For anyone interested, there exists a comprehensive literature which challenges and seriously questions the validity and reliability of the state’s dogma regarding the Treaty of Waitangi. I have termed this an “alternative” treaty literature to highlight a range of serious challenges it makes to the state’s orthodoxy. This comprehensive, alternative treaty literature shows the state dogma to be politically, socially and ethnically biased, and in many places, totally untrue. The alternative treaty literature comprises extremely erudite academic and popular analyses of both treaty history and it’s propagandised adoption by successive governments under the rubric of biculturalism. Authors of the alternative treaty literature include prominent academic or popular authors such as Elizabeth Ross, Professor Peter Munz, Professor Bill Oliver; David Round: June Jackson; Walter Christie; Dr John Robinson, Mike Butler, Stephen Franks; Stuart C Scott; Kenneth Minogue; Sir Douglas Graham; Hon David Lange; Giselle Byrnes; Andy Oakley; Professor Philip Joseph; Ian Wishart; and others-if one cares to look.
However, try to find these contributors in our academic and government-sponsored programmes on the treaty and you will come up with a big fat zero. The failure of modern academic historians and others to firstly admit that there is a comprehensive and academically respectable alternative treaty literature available to students and secondly, where to access it, is deplorable.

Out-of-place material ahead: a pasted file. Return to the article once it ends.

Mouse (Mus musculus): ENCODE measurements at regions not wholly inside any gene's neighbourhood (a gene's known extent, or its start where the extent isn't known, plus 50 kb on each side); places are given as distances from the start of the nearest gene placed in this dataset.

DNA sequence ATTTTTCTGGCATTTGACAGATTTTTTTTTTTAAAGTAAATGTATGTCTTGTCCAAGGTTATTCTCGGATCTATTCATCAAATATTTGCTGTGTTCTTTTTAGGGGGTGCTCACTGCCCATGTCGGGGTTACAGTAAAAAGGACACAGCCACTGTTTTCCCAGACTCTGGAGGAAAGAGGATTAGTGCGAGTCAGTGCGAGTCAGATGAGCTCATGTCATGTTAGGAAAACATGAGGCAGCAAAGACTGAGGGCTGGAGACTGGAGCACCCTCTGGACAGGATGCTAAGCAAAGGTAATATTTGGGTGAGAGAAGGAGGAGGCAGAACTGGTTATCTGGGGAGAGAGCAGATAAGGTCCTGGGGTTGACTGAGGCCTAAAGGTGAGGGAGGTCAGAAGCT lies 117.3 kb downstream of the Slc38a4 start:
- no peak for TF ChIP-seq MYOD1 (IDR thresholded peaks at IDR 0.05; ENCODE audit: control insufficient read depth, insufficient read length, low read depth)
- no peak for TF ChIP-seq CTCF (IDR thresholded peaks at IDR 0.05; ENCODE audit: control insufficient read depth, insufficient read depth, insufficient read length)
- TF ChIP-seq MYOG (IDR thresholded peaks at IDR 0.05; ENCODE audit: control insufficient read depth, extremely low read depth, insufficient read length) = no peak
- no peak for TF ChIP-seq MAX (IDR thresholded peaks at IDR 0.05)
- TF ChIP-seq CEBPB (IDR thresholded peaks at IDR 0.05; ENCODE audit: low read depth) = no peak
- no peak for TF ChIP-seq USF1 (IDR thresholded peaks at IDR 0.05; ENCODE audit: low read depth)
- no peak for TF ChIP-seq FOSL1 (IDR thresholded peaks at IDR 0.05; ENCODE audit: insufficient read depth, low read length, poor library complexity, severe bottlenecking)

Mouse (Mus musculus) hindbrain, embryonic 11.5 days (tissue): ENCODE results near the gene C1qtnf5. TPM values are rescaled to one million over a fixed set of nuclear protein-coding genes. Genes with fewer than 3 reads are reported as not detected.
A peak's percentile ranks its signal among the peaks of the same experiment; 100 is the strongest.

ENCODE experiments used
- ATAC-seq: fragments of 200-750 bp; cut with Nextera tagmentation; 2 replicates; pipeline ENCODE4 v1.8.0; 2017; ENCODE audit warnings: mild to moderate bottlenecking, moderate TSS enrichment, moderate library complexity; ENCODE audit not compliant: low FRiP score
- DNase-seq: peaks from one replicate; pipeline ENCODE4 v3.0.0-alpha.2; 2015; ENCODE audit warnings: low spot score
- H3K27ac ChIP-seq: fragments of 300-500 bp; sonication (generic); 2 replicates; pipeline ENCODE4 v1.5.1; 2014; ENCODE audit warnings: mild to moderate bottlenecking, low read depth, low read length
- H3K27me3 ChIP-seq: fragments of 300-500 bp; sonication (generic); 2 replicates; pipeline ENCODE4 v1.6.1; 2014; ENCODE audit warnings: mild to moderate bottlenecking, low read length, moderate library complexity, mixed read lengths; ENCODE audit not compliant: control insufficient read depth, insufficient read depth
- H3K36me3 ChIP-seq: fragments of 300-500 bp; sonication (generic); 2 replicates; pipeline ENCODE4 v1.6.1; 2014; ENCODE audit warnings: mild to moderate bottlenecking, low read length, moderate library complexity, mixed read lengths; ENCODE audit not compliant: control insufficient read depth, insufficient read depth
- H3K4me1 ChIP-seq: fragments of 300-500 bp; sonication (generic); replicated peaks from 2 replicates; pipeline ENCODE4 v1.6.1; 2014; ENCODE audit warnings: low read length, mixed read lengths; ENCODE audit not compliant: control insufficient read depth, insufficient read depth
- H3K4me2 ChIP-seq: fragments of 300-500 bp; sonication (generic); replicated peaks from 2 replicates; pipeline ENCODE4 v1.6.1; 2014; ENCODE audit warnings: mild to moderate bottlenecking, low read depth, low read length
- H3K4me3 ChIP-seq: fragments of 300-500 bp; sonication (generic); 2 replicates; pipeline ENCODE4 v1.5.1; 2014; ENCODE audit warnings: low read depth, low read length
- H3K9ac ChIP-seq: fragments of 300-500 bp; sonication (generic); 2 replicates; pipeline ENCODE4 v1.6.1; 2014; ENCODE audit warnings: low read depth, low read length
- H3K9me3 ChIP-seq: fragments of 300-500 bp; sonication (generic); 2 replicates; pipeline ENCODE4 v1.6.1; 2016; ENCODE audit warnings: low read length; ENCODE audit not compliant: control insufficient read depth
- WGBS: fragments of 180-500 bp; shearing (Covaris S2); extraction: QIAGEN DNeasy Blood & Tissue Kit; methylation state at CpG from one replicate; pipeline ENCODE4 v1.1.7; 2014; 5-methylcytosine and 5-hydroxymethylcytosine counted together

The obvious reason these academic charlatans withhold such knowledge is that to acknowledge its existence gives it credibility - which they oppose at all costs, because it weakens their own and the government’s orthodoxy and seriously challenges much of the historical propaganda to which they are institutionally and politically now bound to promote. When challenged on this point, these academics respond by branding ANY criticism of the state dogma as “racist”.
Take for example, the popular writings of Stuart C Scott, a prominent Dunedin businessman.
Despite Scott’s initial book, The Travesty Of Waitangi, undergoing seven reprints, it is still not recognised as a contribution to our wider understanding of the treaty - again, because to recognise it gives it credibility, which our academic historians have decided it does not deserve. Such are the sins of omission.
Banning offensive (to some) terms and place names, along with tangible reminders of past events, will do absolutely nothing to change the past. To expunge all history with which we disagree, or which uses presentism as its vehicle is so ludicrous as to be laughable.